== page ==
And many others said that perceived liberal overreach had pushed them to the right. “Before March 2020, I was a solid progressive Democrat,” Jenin Younes, a 37-year-old attorney, said. “I am so disturbed by the Democrats’ failure to recognize the importance of civil liberties. I’ll vote for anyone who takes a strong stand for civil liberties and doesn’t permit the erosion of our fundamental rights that we are seeing now.” Baca, the Colorado truck driver, also told me he didn’t vote much before the pandemic, but the perception of liberal overreach had a strong politicizing effect. “When COVID hit, I saw rights being taken away. So in 2020, I voted for the first time in my life, and I voted all the way Republican down the ballot.”

After many conversations and email exchanges, I came to understand what I think of as the deep story of the American no-vaxxer. And I think the best way to see it clearly is to contrast it with my own story.

My view of the vaccines begins with my view of the pandemic. I really don’t want to get COVID-19. Not only do I want to avoid an illness with uncertain long-term implications, but I also don’t want to pass it along to somebody in a high-risk category, such as my grandmother or an immunocompromised stranger. For more than a year, I radically changed my life to avoid infection. So I was thrilled to hear that the vaccines were effective at blocking severe illness and transmission. I eagerly signed up to take both my shots, even after reading all about the side effects.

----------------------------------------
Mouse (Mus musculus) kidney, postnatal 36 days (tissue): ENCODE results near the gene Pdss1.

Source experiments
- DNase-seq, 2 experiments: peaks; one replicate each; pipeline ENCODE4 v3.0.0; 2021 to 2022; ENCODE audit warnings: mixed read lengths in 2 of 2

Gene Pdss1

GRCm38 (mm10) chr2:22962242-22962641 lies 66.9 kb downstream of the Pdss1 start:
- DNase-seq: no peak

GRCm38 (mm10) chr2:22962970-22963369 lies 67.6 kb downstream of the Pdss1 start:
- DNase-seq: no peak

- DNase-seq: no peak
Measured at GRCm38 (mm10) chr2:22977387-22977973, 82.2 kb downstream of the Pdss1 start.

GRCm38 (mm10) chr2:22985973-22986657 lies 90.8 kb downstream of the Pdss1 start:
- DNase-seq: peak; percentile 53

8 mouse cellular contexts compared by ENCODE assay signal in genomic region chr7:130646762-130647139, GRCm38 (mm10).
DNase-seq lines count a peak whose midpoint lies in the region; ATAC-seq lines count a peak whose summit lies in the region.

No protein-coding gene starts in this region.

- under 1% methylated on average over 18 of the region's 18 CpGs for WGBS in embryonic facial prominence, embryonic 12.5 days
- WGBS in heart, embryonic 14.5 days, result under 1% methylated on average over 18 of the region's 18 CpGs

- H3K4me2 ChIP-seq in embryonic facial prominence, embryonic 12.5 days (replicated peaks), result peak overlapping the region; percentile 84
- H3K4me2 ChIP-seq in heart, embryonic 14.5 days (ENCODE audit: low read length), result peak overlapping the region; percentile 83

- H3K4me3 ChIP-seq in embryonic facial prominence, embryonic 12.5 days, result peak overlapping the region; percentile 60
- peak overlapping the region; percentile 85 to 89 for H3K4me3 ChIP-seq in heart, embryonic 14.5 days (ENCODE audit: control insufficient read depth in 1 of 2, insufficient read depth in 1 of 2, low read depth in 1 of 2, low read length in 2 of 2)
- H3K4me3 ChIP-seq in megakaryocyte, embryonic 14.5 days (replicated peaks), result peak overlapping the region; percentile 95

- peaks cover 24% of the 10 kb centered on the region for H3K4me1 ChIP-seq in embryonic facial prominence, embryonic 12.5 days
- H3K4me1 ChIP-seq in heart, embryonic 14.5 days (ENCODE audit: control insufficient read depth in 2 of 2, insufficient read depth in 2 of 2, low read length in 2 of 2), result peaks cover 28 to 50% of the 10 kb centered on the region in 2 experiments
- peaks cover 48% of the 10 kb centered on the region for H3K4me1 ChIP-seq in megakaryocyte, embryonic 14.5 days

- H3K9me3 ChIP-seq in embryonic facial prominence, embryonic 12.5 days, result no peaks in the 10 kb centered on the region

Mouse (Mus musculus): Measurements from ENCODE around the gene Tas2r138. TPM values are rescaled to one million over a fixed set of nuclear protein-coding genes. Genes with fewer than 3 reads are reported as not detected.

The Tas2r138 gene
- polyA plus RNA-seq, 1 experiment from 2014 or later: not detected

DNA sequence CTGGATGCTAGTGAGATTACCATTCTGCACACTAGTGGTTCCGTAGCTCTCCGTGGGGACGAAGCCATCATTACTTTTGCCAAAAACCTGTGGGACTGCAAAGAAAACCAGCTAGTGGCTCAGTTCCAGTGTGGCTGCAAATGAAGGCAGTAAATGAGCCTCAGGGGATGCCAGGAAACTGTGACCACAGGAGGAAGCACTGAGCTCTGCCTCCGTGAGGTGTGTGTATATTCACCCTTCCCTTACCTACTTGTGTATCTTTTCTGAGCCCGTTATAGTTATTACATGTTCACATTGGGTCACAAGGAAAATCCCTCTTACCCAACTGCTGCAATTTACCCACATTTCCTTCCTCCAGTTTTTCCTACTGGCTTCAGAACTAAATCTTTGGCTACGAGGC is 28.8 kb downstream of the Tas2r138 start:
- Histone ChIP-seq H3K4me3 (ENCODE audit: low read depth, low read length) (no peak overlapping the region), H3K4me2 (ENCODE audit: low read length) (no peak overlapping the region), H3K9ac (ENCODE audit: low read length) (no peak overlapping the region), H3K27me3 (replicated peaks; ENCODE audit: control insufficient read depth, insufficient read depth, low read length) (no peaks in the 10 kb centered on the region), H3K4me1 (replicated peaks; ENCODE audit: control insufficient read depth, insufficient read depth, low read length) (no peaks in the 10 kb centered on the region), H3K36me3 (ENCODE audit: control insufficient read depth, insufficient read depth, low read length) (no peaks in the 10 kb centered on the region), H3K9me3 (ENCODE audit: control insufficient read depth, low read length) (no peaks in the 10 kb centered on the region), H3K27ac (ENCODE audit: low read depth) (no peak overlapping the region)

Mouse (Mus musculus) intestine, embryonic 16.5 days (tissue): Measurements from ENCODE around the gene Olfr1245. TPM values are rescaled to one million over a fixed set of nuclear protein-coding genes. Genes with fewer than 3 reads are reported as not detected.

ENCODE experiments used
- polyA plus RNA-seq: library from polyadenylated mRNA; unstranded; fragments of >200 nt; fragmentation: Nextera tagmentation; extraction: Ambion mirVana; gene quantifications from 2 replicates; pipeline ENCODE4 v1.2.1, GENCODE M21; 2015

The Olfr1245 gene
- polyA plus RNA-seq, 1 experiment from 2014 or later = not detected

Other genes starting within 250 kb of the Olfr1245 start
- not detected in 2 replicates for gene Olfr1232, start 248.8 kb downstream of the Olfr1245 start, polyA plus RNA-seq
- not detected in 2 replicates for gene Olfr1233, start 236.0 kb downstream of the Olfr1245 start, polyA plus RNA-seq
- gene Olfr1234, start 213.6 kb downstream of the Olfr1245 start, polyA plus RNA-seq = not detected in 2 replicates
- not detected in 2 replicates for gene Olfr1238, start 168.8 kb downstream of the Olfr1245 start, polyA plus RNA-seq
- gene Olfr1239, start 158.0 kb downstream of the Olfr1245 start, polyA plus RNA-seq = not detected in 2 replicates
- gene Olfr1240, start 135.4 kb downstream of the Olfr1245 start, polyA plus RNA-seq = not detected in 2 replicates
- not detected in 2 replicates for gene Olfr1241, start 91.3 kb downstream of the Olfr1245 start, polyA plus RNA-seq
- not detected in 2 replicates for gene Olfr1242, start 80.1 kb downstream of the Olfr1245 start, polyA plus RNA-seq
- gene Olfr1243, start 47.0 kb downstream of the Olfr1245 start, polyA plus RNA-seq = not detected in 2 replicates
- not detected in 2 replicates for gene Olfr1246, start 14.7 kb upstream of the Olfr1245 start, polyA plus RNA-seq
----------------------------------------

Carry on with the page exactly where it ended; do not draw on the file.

The under-50 no-vaxxers’ deep story has a very different starting place. It begins like this:

The coronavirus is a wildly overrated threat. Yes, it’s appropriate and good to protect old and vulnerable people. But I’m not old or vulnerable. If I get it, I’ll be fine. In fact, maybe I have gotten it, and I am fine. I don’t know why I should consider this disease more dangerous than driving a car, a risky thing I do every day without a moment’s worry. Liberals, Democrats, and public-health elites have been so wrong so often, we’d be better off doing the opposite of almost everything they say.

Just as my COVID-19 story shapes my vaccine eagerness, this group’s COVID-19 story shapes their vaccine skepticism. Again and again, I heard variations on this theme:

I don’t need some novel pharmaceutical product to give me permission to do the things I’m already doing. This isn’t even an FDA-approved vaccine; it’s authorized for an emergency. Well, I don’t consider COVID-19 a personal emergency. So why would I sign up to be an early guinea pig for a therapy that I don’t need, whose long-term effects we don’t understand? I’d rather bet on my immune system than on Big Pharma.

For both yes-vaxxers like me and the no-vaxxers I spoke with, feelings about the vaccine are intertwined with feelings about the pandemic.

Although I think I’m right about the vaccines, the truth is that my thinking on this issue is motivated. I canceled vacations, canceled my wedding, avoided indoor dining, and mostly stayed home for 15 months. All that sucked. I am rooting for the vaccines to work.

But the no-vaxxers I spoke with just don’t care. They’ve traveled, eaten in restaurants, gathered with friends inside, gotten COVID-19 or not gotten COVID-19, survived, and decided it was no big deal. What’s more, they’ve survived while flouting the advice of the CDC, the WHO, Anthony Fauci, Democratic lawmakers, and liberals, whom they don’t trust to give them straight answers on anything virus-related.